The next day, Hiram heads to Lockless, feeling overwhelmed with emotion. To his shame, he finds himself praying that Lockless has somehow been spared from the ruin that has taken over the whole of Elm County. When he gets to the plantation, he doesn’t recognize any of the small number of enslaved workers laboring in the field. Hiram sees Howell sitting on the porch. He greets him politely and Howell embraces him, crying, repeating the words “My boy.” Although Hiram has only been gone a year, Howell looks a whole decade older. Howell makes a horrified remark about Hiram’s clothing, saying he can provide some better clothes for him.
Howell’s emotional embrace of Hiram suggests that he may have softened in his old age and grief. Howell likely imagined that Hiram would always be around, a faithful and dependable presence in his life. Hiram’s absence left Howell totally alone, without any immediate family members. Of course, any sympathy the reader might be inclined to feel for Howell will be heavily curtailed by the fact that he has separated countless enslaved people from their own families.
Howell asks how Hiram is finding it at Corrine’s, then adds that, seeing as Roscoe was smaller than Hiram, it might be better if Hiram took some of Maynard’s old clothes instead. He also says that Hiram can stay in Maynard’s old room. Howell says that everything is very different at Lockless, and that in his old age he has become very concerned with finding a suitable heir. He regrets letting Hiram go to work for Corrine. He feels sure that Hiram will do a good job of taking Roscoe’s place, but he also wants him to do more, to help oversee the running of the plantation. Hiram agrees, and Howell expresses his relief. He says that his two great regrets in life are letting go of Rose, then letting go of Hiram.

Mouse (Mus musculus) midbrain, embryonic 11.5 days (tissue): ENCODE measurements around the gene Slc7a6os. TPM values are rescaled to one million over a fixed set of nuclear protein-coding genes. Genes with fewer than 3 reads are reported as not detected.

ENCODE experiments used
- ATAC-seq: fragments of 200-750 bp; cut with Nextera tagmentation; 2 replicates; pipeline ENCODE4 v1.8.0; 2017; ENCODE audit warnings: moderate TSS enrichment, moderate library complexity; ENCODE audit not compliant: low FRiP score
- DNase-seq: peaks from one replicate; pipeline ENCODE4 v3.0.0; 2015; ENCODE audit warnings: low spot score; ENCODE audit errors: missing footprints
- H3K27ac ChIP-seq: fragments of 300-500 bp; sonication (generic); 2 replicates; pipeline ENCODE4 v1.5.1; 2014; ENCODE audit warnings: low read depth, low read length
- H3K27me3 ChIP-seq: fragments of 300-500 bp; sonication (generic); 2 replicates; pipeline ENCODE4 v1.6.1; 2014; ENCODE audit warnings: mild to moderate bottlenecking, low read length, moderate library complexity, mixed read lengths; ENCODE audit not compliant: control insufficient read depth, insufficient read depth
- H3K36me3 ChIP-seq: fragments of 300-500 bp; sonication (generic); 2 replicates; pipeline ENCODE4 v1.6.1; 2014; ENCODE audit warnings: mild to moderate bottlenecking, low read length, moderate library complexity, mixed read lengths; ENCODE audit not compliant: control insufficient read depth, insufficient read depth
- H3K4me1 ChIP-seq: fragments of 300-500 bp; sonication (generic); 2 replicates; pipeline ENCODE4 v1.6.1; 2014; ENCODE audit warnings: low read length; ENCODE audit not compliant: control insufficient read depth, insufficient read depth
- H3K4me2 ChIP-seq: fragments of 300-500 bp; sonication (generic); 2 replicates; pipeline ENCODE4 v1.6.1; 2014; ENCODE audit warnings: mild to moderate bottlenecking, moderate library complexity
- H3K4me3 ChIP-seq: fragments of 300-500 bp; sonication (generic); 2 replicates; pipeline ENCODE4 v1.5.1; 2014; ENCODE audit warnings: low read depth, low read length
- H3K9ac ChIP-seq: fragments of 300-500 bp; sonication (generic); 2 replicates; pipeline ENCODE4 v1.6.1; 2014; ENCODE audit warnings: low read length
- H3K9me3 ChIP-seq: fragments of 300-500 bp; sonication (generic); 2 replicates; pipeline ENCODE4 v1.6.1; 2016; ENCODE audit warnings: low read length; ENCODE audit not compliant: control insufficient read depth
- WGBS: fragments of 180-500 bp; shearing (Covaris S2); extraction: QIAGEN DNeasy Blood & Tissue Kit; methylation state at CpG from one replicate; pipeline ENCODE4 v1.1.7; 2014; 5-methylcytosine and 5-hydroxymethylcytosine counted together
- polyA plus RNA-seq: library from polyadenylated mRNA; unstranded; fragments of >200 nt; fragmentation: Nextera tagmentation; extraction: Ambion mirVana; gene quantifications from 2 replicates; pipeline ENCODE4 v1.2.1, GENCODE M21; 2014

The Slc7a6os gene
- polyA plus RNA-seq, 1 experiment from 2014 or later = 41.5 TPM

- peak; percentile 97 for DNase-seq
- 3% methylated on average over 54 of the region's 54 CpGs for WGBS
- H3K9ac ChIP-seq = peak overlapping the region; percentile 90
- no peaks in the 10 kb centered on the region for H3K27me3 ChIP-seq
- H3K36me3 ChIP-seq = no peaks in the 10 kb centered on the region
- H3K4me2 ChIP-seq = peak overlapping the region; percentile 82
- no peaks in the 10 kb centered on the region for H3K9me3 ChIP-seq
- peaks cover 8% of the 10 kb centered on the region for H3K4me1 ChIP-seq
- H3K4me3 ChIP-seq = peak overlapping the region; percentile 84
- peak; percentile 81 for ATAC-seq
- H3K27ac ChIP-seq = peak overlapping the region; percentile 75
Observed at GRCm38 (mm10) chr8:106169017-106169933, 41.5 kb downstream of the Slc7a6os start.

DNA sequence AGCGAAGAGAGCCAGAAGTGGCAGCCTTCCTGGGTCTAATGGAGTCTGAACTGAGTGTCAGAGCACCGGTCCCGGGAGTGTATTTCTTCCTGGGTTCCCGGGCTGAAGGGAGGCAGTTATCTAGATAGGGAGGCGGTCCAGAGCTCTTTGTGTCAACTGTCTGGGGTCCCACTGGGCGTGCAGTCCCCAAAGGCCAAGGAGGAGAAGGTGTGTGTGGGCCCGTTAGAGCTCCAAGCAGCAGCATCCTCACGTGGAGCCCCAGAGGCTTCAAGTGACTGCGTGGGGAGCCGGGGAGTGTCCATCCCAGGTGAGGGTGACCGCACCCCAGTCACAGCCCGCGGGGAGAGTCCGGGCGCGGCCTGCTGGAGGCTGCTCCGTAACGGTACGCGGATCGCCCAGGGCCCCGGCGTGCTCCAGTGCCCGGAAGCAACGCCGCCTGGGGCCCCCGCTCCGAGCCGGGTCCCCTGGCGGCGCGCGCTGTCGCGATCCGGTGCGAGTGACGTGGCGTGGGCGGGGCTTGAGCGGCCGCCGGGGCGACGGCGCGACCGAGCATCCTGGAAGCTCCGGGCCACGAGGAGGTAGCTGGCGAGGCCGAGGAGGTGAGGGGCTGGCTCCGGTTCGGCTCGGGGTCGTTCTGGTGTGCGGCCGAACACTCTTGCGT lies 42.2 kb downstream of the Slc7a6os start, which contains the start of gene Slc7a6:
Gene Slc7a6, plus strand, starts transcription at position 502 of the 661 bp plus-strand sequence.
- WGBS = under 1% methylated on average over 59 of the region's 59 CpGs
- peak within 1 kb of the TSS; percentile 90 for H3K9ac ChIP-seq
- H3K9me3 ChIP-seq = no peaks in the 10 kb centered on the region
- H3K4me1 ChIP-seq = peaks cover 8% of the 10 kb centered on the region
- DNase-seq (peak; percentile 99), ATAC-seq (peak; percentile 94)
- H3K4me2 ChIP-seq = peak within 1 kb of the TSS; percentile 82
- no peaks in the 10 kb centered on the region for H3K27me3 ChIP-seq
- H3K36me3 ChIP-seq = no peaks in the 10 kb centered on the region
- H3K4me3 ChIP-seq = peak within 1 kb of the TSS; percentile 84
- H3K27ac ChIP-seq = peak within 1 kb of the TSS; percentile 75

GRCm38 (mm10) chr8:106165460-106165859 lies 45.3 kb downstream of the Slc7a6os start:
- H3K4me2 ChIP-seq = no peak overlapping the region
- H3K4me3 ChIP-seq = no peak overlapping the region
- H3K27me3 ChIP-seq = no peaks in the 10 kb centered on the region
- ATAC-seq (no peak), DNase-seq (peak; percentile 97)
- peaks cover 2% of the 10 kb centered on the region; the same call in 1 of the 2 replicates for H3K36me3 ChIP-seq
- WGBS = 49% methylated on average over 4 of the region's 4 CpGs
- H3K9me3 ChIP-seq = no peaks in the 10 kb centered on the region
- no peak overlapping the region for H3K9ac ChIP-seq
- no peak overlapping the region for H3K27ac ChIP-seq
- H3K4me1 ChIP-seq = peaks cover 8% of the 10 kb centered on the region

It now becomes clear that this whole time, Howell thought that Hiram was working at Bryceton, which is why he doesn’t appear angry at all about Hiram having run away. His desire to dress Hiram in Maynard’s clothes, give him Maynard’s room, and hand over the management of Lockless to him indicates that he is distressed by the prospect of not having a suitable heir. Yet the fact that Howell has denied Hiram his heritage up until this point again curtails any sympathy for his plight.
That evening, Hiram finds that he doesn’t recognize any of the kitchen staff either. They are old, and thus must have been purchased because older enslaved people are the cheapest to buy. Hiram serves dinner and then joins Howell for a drink in his study. He then goes to his old room, which is just as he left it. He hears Thena humming, but when he approaches her, she ignores him. He apologizes to her, saying that he was wrong for how he treated her, particularly considering she is “all the family [he] ha[s].” Thena looks at him suspiciously, and Hiram keeps talking, apologizing ever more profusely. Finally, she takes his hand and squeezes it, before asking him to hand her a piece of fabric for her sewing.
Thena’s reluctant and somewhat suspicious display of tenderness is all the more moving given how difficult it evidently is for her to express it. Having lost her children after they were sold, Thena was forced to endure the loss of her surrogate child when Hiram left Lockless, too. Yet she loves him enough to cautiously welcome him back, despite how painful the entire experience must have been for her.